Prevalence of interspecific competition in a mixed poplar/black locust plantation under adverse climate conditions
In a mixed poplar/black locust plantation in central France, adverse conditions have led to a prevalence of interspecific competition, resulting in a poorer performance than monocultures.
In mixed tree plantations, the presence of woody N2-fixing species is thought to reduce N needs by fertilization. However, benefits associated to soil nitrogen enrichment have to outweigh the negative effects of interspecific competition. To do so, co-occurring tree species have to be chosen carefully to promote niche sharing between species and reduce competition. Black locust and poplar mixtures therefore seem promising since both species are fast growing and have potentially complementary crown shapes.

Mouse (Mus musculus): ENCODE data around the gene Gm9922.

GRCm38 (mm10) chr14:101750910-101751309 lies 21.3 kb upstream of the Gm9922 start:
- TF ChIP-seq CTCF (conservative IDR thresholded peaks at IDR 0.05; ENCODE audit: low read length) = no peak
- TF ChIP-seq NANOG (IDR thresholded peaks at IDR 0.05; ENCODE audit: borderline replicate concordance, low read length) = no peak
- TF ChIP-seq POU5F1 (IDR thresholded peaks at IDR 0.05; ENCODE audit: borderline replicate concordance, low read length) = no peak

Our objective was to evaluate the impact of the poplar/black locust mixture on the growth, above- and belowground biomass production, and nitrogen allocation of the two species, as compared to their respective monocultures.
An experimental plantation mixing poplar and black locust was set up in central France. For five growing seasons, growth, nitrogen allocation, and carbon allocation were monitored for the two species growing either in mixture or in monoculture.
After a couple of promising growing seasons, black locust growth and survival slowly declined, mainly in the mixture. At the stand level, biomass production in the mixed plots was nearly 50% below the most productive monoculture (poplar) by age 5 years.
Under adverse conditions, interspecific competition in the mixture was the preponderant interaction, resulting in higher mortality and lower biomass production than the two monocultures.
KeywordsN2 fixation Biomass production and allocation Interspecific interactions Mixed-species woody plantation Nitrogen dynamics
We are particularly grateful to Erwin Dallé for his active contribution to data acquisition in the field and for sample and dataset preparation. We also thank the numerous colleagues and students, as well as the GBFOr Experimental Unit in Orléans (UE 0995), for their help during harvesting.
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